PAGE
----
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Leaf attributes in the seasonally dry tropics: a comparison of four habitats in northern Australia

Citation

Prior, LD and Eamus, D and Bowman, DMJS, Leaf attributes in the seasonally dry tropics: a comparison of four habitats in northern Australia, Functional Ecology, 17, (4) pp. 504-515. ISSN 0269-8463 (2003) [Refereed Article]


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Copyright Statement

2003 British Ecological Society The definitive published version is available online at: http://www.interscience.wiley.com

DOI: doi:10.1046/j.1365-2435.2003.00761.x

Abstract

1. Patterns of leaf attributes were compared at regional and global scales in relation to the seasonal availability of water. 2. Light-saturated assimilation rate (Amass), leaf mass per area (LMA), leaf density, thickness, life span, saturated water content, chlorophyll, nitrogen and phosphorus content were determined during the wet season for 21 tree species in four contrasting habitats in northern Australia. Rainfall in this area is extremely seasonal. 3. Amass and foliar chlorophyll, N and P contents were positively correlated with each other, and were all negatively correlated with LMA, leaf thickness, density and life span. 4. Deciduous species had smaller LMA and leaf life span, and larger foliar N and P contents than did evergreen species. 5. The eight Myrtaceous species had smaller A mass, foliar chlorophyll, N and P contents, and larger LMA, leaf thickness and leaf life span than did the non-Myrtaceous species. 6. Leaves from the closed canopy dry monsoon forest had significantly larger A mass, chlorophyll and P contents than did leaves from the three open canopy habitats (eucalypt open forest, mixed woodland and Melaleuca swamp). This reflected the relatively low proportions of evergreen and Myrtaceous species in the dry monsoon forest. There were also significant intraspecific differences among habitats. 7. Leaf thickness, density and LMA were lower than predicted from globally derived relationships with temperature and precipitation. Tropical seasonally dry biomes are under-represented in such global analyses.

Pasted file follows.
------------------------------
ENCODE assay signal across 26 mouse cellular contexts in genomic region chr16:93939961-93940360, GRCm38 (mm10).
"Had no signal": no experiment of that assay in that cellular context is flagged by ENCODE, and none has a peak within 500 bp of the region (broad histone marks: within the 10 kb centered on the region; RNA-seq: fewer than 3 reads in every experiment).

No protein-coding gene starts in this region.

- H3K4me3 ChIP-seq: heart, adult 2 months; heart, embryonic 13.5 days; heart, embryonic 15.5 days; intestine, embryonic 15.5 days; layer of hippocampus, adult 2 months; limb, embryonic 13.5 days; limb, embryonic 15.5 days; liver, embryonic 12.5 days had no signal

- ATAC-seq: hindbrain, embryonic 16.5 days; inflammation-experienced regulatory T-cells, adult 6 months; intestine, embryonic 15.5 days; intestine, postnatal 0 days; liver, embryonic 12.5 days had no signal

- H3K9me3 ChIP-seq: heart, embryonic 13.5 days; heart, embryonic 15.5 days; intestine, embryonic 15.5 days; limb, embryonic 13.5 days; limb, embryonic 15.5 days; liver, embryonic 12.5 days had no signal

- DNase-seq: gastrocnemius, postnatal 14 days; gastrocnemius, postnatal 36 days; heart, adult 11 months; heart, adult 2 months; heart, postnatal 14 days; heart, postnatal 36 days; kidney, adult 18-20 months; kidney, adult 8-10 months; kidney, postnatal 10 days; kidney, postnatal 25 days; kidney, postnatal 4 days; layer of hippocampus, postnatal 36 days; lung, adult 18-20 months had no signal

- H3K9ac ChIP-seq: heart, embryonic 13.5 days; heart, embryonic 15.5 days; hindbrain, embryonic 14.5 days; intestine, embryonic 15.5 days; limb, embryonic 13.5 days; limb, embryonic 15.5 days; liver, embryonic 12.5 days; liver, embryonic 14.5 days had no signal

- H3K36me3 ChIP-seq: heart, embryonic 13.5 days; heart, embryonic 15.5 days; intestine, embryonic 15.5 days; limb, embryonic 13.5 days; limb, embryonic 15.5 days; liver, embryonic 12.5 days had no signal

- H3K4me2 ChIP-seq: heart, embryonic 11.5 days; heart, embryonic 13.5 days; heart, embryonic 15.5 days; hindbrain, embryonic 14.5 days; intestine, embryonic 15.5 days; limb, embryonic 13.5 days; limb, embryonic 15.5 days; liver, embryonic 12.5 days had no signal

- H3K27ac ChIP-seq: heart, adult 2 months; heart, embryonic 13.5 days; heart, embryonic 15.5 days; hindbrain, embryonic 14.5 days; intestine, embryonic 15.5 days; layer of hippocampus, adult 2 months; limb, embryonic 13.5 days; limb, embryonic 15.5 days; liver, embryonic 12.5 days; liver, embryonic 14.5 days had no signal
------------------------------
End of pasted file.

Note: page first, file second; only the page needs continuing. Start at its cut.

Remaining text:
Item Details

Item Type:Refereed Article
Keywords:Ecophysiology;Eucalyptus;phenology;phylogeny;savanna;specific leaf area
Research Division:Biological Sciences
Research Group:Other Biological Sciences
Research Field:Global Change Biology
Objective Division:Environment
Objective Group:Climate and Climate Change
Objective Field:Social Impacts of Climate Change and Variability
Author:Prior, LD (Dr Lynda Prior)
Author:Bowman, DMJS (Professor David Bowman)
ID Code:46532
Year Published:2003
Web of Science® Times Cited:83
Deposited By:Plant Science
Deposited On:2007-09-19
Last Modified:2011-09-29
Downloads:1 View Download Statistics

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